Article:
Or how the magic of Manhattan can sprinkle its stardust on 305,446 60-plusers who call it home BY DOUGLAS FEIDEN
It's hard to conjure up a better place for senior living than Manhattan: Crime is low. Streets are safe. Livability is high. Discounts are bountiful. Culture is unrivaled. Central Park is heavenly. SummerStage concerts are free.
Volunteerism is a way of life: Kind hearts will escort you to doctor visits. Deliver meals to your home. Take you to an opera or museum. Read a volume of poetry. Walk the dog. Match wits in a game of chess or Go or pinochle.
Social isolation? There are 1.56 million ways to fight it. In other words, the entire population of this very sociable island, from the doorman to the shopkeep to the next-door neighbor. Consider an old-fashioned coffee klatch, bridge club or Mah-jongg circle. Or a new-fangled Pilates class.
Infrastructure? Benches are sprouting up on avenues. Pedestrian-safety islands on streets. Countdown clocks at intersections. Crossing times on Broadway have been increased. Sidewalks extended. Crossing distances shortened.
From Dutch times to modern times, Manhattan has enthralled every age group fortunate enough to call it home. But never in that 400-year history has it ever been more user-friendly to the aging, the old and the very old than it is today.
Boarding the new Second Avenue Subway? Every station is wheelchair accessible. Touring the relatively new High Line? Five elevators whisk you up to the elevated park. Visiting the newer still Sept. 11 Museum? Service animals and mechanized scooters take you down to bedrock.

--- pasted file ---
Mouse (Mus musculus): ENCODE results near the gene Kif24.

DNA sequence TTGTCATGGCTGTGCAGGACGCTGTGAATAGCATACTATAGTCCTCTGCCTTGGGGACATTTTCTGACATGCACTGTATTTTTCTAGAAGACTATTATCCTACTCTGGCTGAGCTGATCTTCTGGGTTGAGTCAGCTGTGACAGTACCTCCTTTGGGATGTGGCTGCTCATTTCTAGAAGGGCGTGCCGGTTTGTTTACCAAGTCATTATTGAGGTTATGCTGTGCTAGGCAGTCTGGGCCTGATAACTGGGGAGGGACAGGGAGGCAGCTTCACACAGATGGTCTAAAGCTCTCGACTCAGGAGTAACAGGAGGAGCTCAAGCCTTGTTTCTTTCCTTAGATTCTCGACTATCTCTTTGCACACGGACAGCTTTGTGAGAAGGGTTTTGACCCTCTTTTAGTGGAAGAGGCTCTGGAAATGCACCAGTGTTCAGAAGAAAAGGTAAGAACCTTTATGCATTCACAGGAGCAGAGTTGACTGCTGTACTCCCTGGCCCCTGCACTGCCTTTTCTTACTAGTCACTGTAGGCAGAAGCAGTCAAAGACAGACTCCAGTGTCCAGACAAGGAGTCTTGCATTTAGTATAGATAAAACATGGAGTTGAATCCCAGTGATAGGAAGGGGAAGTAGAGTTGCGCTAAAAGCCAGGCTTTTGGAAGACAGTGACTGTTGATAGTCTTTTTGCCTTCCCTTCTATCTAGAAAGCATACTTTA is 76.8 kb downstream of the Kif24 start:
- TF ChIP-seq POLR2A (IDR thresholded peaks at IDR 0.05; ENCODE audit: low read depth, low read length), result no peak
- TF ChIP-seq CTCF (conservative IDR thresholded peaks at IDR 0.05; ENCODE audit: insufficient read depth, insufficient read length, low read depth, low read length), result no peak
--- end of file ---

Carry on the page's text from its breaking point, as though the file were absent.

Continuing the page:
Give City Hall some credit: The de Blasio administration boosted aging services by $84 million over three years, or 59%, investing in geriatric mental health and caregiver programs, providing weekend meals to seniors and curbing long waitlists for homecare and other services.
Broiling in your apartment in the summer heat wave? There's even a “Cooling Assistance Program” that provides a limited number of air conditioners to seniors with medical conditions exacerbated by heat.
“What's not to love?” says Lydia Cohen, an 84-year-old retired teacher and widow who lives off West 79th Street and loves her occasional forays into three national treasures nearby – the New-York Historical Society, American Museum of Natural History and Children's Museum of Manhattan.